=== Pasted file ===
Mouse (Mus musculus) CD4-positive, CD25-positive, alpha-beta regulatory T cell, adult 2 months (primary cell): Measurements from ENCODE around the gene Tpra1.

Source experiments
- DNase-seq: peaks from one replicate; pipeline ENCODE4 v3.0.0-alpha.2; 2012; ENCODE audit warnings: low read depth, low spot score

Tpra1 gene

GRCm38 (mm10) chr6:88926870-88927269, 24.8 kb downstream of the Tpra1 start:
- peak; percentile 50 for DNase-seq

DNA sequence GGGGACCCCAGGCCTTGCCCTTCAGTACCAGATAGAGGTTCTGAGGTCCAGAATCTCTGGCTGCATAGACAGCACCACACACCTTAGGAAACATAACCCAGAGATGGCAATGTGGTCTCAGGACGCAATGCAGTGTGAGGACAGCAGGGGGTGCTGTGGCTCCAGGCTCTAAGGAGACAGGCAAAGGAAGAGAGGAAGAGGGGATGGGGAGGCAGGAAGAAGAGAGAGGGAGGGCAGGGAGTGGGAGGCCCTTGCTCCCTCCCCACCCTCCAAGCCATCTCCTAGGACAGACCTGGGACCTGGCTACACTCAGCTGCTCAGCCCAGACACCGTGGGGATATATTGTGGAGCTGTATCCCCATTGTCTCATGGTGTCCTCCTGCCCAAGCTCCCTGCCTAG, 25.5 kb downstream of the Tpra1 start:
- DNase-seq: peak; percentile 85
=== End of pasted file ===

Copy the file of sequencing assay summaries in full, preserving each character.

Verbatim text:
Mouse (Mus musculus) CD4-positive, CD25-positive, alpha-beta regulatory T cell, adult 2 months (primary cell): Measurements from ENCODE around the gene Tpra1.

Source experiments
- DNase-seq: peaks from one replicate; pipeline ENCODE4 v3.0.0-alpha.2; 2012; ENCODE audit warnings: low read depth, low spot score

Tpra1 gene

GRCm38 (mm10) chr6:88926870-88927269, 24.8 kb downstream of the Tpra1 start:
- peak; percentile 50 for DNase-seq

DNA sequence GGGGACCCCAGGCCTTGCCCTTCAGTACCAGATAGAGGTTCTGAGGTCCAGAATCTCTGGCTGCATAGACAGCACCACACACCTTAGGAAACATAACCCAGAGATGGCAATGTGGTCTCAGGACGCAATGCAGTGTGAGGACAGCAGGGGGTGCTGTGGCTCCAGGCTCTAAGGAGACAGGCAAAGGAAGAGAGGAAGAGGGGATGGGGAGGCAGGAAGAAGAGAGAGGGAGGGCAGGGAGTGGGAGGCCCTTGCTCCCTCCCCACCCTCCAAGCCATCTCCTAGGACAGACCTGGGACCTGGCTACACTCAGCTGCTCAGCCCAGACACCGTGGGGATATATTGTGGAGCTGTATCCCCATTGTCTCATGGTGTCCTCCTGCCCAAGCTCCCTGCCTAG, 25.5 kb downstream of the Tpra1 start:
- DNase-seq: peak; percentile 85